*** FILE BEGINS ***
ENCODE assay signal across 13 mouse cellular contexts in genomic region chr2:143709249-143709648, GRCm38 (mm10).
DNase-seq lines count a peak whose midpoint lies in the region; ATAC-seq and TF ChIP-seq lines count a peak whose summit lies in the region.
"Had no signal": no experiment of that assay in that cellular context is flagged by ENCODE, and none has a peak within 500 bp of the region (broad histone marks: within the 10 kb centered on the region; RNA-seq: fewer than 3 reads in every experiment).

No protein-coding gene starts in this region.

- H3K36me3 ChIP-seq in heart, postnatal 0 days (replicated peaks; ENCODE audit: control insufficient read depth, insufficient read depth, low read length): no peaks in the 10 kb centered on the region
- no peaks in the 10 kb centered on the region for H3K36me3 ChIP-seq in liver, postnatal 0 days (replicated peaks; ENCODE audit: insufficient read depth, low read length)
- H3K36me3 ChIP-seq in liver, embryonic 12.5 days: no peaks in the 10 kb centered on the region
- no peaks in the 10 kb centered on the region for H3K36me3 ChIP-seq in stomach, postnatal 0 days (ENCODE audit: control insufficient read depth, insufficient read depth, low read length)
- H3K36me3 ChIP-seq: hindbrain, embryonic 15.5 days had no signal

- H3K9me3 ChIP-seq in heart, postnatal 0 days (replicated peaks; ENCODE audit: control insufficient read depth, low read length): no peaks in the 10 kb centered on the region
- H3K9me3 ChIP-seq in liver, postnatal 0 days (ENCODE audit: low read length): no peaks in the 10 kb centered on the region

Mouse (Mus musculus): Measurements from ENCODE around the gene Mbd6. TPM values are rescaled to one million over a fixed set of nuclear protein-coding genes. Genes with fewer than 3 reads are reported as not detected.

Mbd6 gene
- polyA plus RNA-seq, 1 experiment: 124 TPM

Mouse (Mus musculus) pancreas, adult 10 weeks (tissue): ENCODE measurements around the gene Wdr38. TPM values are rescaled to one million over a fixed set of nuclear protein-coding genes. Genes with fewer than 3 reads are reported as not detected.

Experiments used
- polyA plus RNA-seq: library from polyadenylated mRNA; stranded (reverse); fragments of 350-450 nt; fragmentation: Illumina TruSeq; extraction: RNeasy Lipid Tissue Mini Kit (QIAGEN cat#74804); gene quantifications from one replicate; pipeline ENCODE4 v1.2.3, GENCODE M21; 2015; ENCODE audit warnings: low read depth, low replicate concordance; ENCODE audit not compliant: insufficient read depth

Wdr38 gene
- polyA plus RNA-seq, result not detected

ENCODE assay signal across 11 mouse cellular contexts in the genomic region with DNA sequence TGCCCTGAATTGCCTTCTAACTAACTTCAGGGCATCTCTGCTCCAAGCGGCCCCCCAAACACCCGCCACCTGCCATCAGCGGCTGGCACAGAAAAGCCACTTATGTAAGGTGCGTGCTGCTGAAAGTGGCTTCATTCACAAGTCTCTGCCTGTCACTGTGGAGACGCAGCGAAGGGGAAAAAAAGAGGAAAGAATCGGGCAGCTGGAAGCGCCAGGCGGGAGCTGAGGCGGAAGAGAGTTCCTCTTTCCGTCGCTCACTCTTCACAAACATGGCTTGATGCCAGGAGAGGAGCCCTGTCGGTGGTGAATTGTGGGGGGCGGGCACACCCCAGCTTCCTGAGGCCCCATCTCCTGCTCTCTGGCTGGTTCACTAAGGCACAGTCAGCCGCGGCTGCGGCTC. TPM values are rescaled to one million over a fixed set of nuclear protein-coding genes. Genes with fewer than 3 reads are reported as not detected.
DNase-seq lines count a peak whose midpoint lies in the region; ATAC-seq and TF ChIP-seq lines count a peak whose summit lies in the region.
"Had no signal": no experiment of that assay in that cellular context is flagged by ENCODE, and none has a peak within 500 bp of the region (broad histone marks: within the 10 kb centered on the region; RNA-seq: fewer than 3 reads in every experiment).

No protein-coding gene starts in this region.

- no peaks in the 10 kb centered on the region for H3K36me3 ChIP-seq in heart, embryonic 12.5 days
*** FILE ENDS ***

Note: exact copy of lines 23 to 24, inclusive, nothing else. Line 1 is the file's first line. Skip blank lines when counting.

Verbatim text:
No protein-coding gene starts in this region.

- no peaks in the 10 kb centered on the region for H3K36me3 ChIP-seq in heart, embryonic 12.5 days